21) On Reevaluation of AE Claims
Ludwik Kowalski (December 2002)
Montclair State University, Upper Montclair, NJ, 07043
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The decade of excommunication of the so-called cold fusion was not good for science and for its reputation. Why should anomalous energy (AE) be treated differently than any other area of interest? Nobody benefited from mutual accusations, such as pathological science or pathological skepticism. How can the scientific consensus about AE be reached? If I were an influential member of the Academy of Sciences I would call for the creation of two panels to reevaluate the entire field. One panel would consist of electrochemists and material scientists while the other would consist of experimental nuclear physicists. Each panel would have one well defined task, and a time limit, for example, two years, to accomplish it.
The chemists would be asked to answer one question: is generation of excess heat real or not? By definition, excess heat is thermal energy that can not possibly be due to chemical reactions. Physicists, on the other hand, would be asked a totally different question: are chemically induced nuclear processes real or not? Many claims have been made about the induced emission of 14 MeV alpha particles and of 3 MeV protons; this should not be difficult to either confirm or negate. The same applies to other processes, such as accumulation of tritium or big changes in the isotopic composition of some stable nuclides.
Confirmation of only one of these processes would be sufficient to validate a claim that a new phenomenon has been identified and that it should be studied. Non-confirmation, likewise, would be very significant. If the results reported by so many workers are not validated then the phenomenon of self-deception among hundreds of highly educated investigators would have to be examined. It would be an alert indicating a possibility that other areas of science might be in danger of being transformed into pseudoscientific societies of mutual admiration.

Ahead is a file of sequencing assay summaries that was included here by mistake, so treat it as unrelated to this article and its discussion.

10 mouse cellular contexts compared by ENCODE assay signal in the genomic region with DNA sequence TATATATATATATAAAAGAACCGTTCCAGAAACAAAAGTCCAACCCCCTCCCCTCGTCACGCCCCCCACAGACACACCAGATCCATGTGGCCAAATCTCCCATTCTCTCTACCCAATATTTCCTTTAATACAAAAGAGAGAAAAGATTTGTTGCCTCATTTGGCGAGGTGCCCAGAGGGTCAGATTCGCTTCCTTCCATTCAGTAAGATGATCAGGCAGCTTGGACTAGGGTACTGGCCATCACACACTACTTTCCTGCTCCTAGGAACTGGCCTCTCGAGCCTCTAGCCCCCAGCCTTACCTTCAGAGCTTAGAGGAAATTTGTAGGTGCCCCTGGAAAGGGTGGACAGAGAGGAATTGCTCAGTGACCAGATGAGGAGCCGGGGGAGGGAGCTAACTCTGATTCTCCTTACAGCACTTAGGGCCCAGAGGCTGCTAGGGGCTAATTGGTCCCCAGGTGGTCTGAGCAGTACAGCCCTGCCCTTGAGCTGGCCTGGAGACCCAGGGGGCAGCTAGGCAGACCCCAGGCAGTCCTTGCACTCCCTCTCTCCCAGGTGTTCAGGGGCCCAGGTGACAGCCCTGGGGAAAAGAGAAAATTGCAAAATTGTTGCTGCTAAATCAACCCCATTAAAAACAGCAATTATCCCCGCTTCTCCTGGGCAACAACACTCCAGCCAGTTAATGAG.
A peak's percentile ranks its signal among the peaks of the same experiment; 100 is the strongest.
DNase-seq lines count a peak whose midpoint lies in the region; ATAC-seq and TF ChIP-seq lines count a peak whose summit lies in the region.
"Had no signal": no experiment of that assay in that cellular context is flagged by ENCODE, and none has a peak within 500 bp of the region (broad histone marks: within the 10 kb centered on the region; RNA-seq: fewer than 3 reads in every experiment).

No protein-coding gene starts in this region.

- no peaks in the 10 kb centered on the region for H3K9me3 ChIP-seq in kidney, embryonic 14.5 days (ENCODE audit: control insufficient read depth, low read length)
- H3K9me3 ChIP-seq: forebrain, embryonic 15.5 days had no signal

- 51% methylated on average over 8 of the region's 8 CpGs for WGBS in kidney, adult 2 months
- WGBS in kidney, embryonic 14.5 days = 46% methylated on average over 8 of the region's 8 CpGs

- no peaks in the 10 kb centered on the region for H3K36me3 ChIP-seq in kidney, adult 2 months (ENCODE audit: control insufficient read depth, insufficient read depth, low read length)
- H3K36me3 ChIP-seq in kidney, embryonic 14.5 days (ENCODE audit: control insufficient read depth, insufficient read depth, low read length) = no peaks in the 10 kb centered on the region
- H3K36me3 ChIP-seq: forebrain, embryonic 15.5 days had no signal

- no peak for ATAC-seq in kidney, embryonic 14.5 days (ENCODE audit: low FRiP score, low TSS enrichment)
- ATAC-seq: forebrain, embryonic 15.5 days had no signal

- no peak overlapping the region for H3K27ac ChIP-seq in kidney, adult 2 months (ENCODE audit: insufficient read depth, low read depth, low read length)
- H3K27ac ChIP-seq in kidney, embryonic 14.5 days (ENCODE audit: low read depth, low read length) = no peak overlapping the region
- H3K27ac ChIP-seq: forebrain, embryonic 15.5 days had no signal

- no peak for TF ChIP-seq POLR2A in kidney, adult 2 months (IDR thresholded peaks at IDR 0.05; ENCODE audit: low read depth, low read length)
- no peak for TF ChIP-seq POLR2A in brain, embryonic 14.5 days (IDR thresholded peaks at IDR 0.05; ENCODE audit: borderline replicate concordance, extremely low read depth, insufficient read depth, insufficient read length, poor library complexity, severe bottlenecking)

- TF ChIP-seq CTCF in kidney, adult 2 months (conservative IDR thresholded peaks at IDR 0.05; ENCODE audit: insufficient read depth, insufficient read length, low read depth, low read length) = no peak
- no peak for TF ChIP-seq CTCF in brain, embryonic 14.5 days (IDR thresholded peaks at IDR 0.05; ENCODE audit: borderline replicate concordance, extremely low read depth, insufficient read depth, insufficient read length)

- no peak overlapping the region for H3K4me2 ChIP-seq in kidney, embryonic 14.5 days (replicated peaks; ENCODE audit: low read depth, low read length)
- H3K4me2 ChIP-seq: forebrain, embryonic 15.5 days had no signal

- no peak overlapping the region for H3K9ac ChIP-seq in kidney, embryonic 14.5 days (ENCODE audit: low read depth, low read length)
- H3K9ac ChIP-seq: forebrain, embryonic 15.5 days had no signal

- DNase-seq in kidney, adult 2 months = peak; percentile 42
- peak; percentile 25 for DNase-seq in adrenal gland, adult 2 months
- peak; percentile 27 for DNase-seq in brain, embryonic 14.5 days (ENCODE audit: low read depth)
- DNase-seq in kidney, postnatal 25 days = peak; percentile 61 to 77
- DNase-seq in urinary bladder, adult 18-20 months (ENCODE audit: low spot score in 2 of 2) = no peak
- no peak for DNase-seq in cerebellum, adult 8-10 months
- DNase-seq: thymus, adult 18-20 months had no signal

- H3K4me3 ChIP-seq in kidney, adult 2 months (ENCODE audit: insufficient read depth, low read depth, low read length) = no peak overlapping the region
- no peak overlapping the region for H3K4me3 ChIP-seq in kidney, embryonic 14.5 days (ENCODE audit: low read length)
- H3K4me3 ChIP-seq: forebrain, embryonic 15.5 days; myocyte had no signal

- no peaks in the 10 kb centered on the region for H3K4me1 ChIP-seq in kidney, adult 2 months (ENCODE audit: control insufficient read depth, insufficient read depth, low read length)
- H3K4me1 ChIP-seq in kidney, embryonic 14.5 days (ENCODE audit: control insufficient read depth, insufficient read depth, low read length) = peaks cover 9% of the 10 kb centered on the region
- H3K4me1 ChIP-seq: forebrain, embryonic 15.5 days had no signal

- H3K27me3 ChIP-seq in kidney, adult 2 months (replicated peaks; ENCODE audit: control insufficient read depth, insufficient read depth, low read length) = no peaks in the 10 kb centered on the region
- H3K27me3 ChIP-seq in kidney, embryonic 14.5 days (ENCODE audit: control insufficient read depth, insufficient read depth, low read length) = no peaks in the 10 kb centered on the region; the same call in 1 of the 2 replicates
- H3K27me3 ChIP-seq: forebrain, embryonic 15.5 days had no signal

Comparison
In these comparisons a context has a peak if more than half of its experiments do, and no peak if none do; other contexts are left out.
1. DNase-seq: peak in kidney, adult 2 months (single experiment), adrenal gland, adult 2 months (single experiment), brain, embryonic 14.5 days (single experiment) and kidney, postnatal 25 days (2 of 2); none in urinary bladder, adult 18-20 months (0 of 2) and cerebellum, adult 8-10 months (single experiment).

The modus operandus of the panels would be more or less similar to that established by ERAB, a panel created in 1989 to investigate the field of cold fusion two months after the excess heat discovery was announced. The members of the panel would travel to centers of AE research, observe experiments and be allowed to perform additional tests, if necessary. The burden of proof, naturally, would be on those who claim the phenomena to be real. The focus, at this early stage, would be on experimental facts and not on their practical or theoretical significance.
Selection of panel members would be made on the basis of qualifications. Every effort should be made to allow cold fusion believers to defend the claims, to repeat experiments, to use consultants, etc. But basic scientific methodology should be followed. Only recognized experts would be allowed to participate. Chemists, for example, would be asked to make sure that those who perform experiments, and those who critically evaluate them, have sufficient skill in electrochemistry, in metallurgy, in surface chemistry, in microanalysis, in spectroscopy, etc., according to what is being investigation. Without this neither negative nor positive conclusions can be trusted. Unfortunately, many self-appointed investigators of cold fusion in 1989 were amateurs whose conclusions were taken seriously.
The Academy of Sciences, acting on behalf of the entire scientific community, would agree in advance that the field of AE should be rehabilitated if at least one claim were validated. Failure to validate a single claim, on the other hand, would show that the field has not yet matured to the level of science. To rehabilitate means to deliver a general apology, in the name of mainstream science, for unfair treatments which occurred in the past. The purpose would be to make clear that research proposals in the area of AE are as desirable as in any other area of science. Naturally, I would not object if the reevaluation of the AE field were sponsored by another organizations, such as NSF, DOE, ACS or APS.
The reunification of AE with mainstream science, if it occurs, should not
mean that every claim made under the banner of "cold fusion" is automatically
validated. It should only mean that all claims should have an equal right to be
examined. The reunification would strengthen, rather than weaken, science and
its respect in societies. Who is against it?
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